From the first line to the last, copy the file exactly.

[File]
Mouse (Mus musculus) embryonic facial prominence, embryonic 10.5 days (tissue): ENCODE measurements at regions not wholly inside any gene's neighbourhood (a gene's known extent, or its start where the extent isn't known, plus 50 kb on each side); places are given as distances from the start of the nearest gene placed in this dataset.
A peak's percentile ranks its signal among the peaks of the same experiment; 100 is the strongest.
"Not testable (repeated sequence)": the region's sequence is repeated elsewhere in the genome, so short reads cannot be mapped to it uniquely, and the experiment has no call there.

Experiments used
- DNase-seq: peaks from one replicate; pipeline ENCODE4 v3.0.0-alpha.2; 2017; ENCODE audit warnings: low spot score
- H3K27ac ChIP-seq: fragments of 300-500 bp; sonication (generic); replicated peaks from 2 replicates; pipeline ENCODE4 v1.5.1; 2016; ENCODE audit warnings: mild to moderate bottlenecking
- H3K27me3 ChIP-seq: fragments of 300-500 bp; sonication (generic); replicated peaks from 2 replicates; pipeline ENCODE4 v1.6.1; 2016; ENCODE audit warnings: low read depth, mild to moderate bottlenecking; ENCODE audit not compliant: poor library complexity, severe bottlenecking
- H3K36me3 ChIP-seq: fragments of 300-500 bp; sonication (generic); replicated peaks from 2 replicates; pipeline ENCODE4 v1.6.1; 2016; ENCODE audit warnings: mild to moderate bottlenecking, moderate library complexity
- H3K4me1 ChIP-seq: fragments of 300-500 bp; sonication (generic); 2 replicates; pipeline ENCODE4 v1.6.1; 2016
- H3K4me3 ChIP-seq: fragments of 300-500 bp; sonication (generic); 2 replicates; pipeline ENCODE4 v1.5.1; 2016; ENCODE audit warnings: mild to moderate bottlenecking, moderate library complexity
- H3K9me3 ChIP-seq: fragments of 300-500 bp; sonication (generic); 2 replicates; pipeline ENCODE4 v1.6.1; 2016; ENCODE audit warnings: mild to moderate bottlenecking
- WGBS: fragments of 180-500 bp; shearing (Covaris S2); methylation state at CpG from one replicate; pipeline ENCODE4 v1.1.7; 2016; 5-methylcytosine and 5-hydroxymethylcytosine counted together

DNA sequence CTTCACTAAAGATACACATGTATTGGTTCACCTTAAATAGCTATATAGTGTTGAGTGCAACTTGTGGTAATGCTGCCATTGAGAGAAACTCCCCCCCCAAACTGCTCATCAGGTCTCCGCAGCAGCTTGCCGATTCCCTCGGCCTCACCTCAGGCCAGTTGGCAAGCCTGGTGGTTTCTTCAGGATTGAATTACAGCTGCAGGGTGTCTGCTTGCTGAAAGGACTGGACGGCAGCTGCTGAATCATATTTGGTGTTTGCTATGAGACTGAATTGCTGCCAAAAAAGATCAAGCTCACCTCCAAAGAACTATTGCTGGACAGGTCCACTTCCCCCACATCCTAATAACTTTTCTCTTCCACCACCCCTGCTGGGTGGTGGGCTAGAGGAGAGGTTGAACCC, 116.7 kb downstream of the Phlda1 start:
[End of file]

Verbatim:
Mouse (Mus musculus) embryonic facial prominence, embryonic 10.5 days (tissue): ENCODE measurements at regions not wholly inside any gene's neighbourhood (a gene's known extent, or its start where the extent isn't known, plus 50 kb on each side); places are given as distances from the start of the nearest gene placed in this dataset.
A peak's percentile ranks its signal among the peaks of the same experiment; 100 is the strongest.
"Not testable (repeated sequence)": the region's sequence is repeated elsewhere in the genome, so short reads cannot be mapped to it uniquely, and the experiment has no call there.

Experiments used
- DNase-seq: peaks from one replicate; pipeline ENCODE4 v3.0.0-alpha.2; 2017; ENCODE audit warnings: low spot score
- H3K27ac ChIP-seq: fragments of 300-500 bp; sonication (generic); replicated peaks from 2 replicates; pipeline ENCODE4 v1.5.1; 2016; ENCODE audit warnings: mild to moderate bottlenecking
- H3K27me3 ChIP-seq: fragments of 300-500 bp; sonication (generic); replicated peaks from 2 replicates; pipeline ENCODE4 v1.6.1; 2016; ENCODE audit warnings: low read depth, mild to moderate bottlenecking; ENCODE audit not compliant: poor library complexity, severe bottlenecking
- H3K36me3 ChIP-seq: fragments of 300-500 bp; sonication (generic); replicated peaks from 2 replicates; pipeline ENCODE4 v1.6.1; 2016; ENCODE audit warnings: mild to moderate bottlenecking, moderate library complexity
- H3K4me1 ChIP-seq: fragments of 300-500 bp; sonication (generic); 2 replicates; pipeline ENCODE4 v1.6.1; 2016
- H3K4me3 ChIP-seq: fragments of 300-500 bp; sonication (generic); 2 replicates; pipeline ENCODE4 v1.5.1; 2016; ENCODE audit warnings: mild to moderate bottlenecking, moderate library complexity
- H3K9me3 ChIP-seq: fragments of 300-500 bp; sonication (generic); 2 replicates; pipeline ENCODE4 v1.6.1; 2016; ENCODE audit warnings: mild to moderate bottlenecking
- WGBS: fragments of 180-500 bp; shearing (Covaris S2); methylation state at CpG from one replicate; pipeline ENCODE4 v1.1.7; 2016; 5-methylcytosine and 5-hydroxymethylcytosine counted together

DNA sequence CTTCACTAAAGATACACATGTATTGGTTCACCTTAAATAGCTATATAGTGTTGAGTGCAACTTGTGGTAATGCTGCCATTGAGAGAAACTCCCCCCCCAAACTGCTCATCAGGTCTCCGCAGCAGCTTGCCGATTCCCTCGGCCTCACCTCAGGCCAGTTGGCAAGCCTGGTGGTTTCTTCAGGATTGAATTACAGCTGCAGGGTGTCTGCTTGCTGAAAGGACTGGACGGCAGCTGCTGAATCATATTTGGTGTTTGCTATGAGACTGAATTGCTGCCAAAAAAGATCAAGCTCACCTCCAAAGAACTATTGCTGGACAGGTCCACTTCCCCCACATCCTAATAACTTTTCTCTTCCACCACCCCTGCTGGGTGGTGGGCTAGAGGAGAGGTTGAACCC, 116.7 kb downstream of the Phlda1 start: